Soil carbon content and relative abundance of high affinity H2-oxidizing bacteria predict atmospheric H2 soil uptake activity better than soil microbial community composition

Mondher Khdhiri, Laura Hesse, Maria Elena Popa, Liliana Quiza, Isabelle Lalonde, Laura K. Meredith, Thomas Röckmann, Philippe Constant

Research output: Contribution to journalArticlepeer-review

32 Scopus citations

Abstract

Soil-atmosphere exchange of H2 is controlled by gas diffusion and the microbial production and oxidation activities in soil. Among these parameters, the H2 oxidation activity catalyzed by soil microorganisms harboring high affinity hydrogenase is the most difficult variable to parameterize because it is influenced by many unknown edaphic factors that shape microbial community structure and function. Here we seek to formulate a model combining microbiological and physicochemical variables to predict the H2 oxidation rate (u) in soil. Soil sample replicates collected from a grassland and three forests exhibited different H2 oxidation potentials. We examined the microbial community structure based on ribotyping analysis, the relative abundance of high affinity H2-oxidizing bacteria (HOB) estimated by qPCR and soil physicochemical characteristics as predictors for u. A single linear regression parameterized by total carbon content and a multiple linear regression using total carbon content and HOB relative abundance in soil explained 66 and 92% of the variance in u, respectively. Microbial community composition based on 16S rRNA gene pyrosequencing profiles was not a reliable predictor for u. Indeed, we found that HOB are members of the rare biosphere, comprising less than 1% of total bacteria as estimated by qPCR. We confirmed this relationship of u with total carbon content and HOB by an independent soil survey of 14 samples collected from maize monocultures, grasslands, deciduous forests and larch plantations. Observations made from both soil surveys thus were combined to build a predictive model for u parameterized with total carbon content and HOB relative abundance. Our results show that molecular biogeochemistry is a potential approach to improve performance of classical H2 surface flux models which estimate u empirically without considering variation in HOB distribution and activity in soil.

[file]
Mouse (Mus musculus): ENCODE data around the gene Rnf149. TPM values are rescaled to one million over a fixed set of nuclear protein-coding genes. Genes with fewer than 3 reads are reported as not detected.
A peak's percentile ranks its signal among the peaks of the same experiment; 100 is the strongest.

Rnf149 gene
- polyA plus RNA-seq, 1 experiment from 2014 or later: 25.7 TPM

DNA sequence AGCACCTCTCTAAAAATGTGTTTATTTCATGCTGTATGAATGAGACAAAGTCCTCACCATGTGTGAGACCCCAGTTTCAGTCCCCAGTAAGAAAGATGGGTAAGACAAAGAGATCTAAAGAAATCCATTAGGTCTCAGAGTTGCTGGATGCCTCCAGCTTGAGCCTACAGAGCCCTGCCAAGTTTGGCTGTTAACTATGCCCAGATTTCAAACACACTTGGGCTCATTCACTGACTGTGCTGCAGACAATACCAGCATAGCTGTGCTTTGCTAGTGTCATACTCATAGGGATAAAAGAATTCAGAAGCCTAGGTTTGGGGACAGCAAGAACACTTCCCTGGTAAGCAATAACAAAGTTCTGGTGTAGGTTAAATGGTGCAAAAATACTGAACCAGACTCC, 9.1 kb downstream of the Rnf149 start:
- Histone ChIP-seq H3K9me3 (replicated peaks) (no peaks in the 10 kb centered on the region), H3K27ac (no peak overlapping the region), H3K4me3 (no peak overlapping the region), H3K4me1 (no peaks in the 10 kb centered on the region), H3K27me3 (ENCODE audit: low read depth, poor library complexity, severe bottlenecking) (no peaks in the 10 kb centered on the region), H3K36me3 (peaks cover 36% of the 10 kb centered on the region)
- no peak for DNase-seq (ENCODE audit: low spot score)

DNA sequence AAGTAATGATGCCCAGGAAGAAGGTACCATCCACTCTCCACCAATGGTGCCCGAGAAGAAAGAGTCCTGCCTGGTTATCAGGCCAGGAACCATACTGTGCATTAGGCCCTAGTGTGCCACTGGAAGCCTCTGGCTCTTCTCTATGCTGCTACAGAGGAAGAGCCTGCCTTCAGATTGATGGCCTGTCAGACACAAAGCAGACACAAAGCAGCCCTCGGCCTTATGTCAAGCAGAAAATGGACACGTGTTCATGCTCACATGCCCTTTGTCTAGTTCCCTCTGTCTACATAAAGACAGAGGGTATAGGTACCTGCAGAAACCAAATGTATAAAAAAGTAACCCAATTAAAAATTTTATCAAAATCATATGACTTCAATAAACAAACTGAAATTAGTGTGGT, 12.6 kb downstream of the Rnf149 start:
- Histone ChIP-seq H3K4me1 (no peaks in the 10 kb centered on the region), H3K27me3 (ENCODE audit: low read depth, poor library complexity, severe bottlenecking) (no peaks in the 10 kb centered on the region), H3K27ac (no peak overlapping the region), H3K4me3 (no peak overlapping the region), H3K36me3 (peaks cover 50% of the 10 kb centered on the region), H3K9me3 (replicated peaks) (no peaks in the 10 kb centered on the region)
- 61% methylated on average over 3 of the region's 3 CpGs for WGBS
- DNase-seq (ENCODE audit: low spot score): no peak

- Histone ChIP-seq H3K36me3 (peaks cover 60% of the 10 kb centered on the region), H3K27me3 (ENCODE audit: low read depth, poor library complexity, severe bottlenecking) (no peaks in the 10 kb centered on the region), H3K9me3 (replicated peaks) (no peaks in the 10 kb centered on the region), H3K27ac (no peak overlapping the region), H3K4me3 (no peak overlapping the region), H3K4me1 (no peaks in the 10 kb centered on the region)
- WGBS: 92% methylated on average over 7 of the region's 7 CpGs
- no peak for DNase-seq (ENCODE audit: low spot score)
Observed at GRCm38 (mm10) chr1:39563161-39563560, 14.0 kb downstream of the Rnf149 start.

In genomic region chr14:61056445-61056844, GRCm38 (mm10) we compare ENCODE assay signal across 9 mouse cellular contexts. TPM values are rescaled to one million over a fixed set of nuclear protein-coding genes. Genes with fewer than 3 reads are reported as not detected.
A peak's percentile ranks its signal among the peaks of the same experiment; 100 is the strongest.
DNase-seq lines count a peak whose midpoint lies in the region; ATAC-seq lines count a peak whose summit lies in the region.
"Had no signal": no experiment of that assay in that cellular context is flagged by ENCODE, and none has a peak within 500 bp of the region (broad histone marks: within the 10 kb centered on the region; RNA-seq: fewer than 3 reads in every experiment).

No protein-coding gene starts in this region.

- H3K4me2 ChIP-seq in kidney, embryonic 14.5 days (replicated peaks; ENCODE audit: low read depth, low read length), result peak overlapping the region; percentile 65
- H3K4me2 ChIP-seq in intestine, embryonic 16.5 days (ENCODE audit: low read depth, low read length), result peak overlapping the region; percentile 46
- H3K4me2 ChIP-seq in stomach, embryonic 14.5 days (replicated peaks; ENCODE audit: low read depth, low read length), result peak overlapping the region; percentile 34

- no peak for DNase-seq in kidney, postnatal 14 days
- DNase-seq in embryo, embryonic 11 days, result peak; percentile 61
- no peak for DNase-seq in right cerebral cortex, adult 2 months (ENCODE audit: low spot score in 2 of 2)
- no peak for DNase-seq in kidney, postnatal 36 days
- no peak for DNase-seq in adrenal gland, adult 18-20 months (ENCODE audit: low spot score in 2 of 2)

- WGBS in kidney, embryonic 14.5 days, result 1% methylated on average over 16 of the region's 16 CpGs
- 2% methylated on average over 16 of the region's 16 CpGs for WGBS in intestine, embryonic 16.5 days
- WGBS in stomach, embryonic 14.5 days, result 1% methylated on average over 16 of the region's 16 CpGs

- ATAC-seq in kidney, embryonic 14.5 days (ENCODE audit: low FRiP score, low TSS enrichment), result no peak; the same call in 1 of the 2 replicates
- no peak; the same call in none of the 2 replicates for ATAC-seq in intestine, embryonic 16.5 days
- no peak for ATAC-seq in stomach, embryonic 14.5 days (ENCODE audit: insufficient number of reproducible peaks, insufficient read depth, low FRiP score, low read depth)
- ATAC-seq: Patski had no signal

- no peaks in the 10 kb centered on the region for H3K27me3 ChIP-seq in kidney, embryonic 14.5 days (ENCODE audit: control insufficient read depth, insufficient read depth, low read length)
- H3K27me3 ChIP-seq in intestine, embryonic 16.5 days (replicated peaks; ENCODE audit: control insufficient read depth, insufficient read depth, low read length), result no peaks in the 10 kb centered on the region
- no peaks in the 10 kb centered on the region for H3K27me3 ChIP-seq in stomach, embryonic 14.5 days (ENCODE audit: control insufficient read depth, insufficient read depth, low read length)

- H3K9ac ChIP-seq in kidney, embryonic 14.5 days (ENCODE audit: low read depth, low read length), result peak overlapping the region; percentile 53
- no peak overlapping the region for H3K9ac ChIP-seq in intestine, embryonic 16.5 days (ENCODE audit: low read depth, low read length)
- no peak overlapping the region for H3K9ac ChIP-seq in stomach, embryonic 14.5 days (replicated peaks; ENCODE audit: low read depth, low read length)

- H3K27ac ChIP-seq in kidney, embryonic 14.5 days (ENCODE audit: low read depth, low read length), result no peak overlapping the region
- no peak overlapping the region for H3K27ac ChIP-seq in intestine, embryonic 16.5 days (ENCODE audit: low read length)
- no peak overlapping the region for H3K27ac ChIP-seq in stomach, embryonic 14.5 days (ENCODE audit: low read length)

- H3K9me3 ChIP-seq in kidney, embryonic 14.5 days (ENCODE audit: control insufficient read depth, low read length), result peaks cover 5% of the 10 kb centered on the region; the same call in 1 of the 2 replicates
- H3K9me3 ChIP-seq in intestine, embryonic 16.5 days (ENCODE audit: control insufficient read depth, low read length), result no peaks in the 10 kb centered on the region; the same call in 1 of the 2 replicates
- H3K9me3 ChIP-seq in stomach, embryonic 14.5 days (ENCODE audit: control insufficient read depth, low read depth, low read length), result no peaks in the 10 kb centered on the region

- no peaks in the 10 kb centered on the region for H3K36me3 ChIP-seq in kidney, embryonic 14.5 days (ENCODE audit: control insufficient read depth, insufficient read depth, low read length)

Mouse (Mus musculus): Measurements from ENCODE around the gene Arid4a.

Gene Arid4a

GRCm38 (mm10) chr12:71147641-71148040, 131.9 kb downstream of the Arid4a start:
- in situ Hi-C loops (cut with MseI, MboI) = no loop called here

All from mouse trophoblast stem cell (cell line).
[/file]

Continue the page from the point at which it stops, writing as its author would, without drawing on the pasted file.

Original languageEnglish (US)
Pages (from-to)1-9
Number of pages9
JournalSoil Biology and Biochemistry
Volume85
DOIs
StatePublished - Jun 1 2015
Externally publishedYes

Keywords

  • Gaseous exchanges
  • Hydrogen
  • Molecular biogeochemistry
  • Trace gas

ASJC Scopus subject areas

  • Microbiology
  • Soil Science

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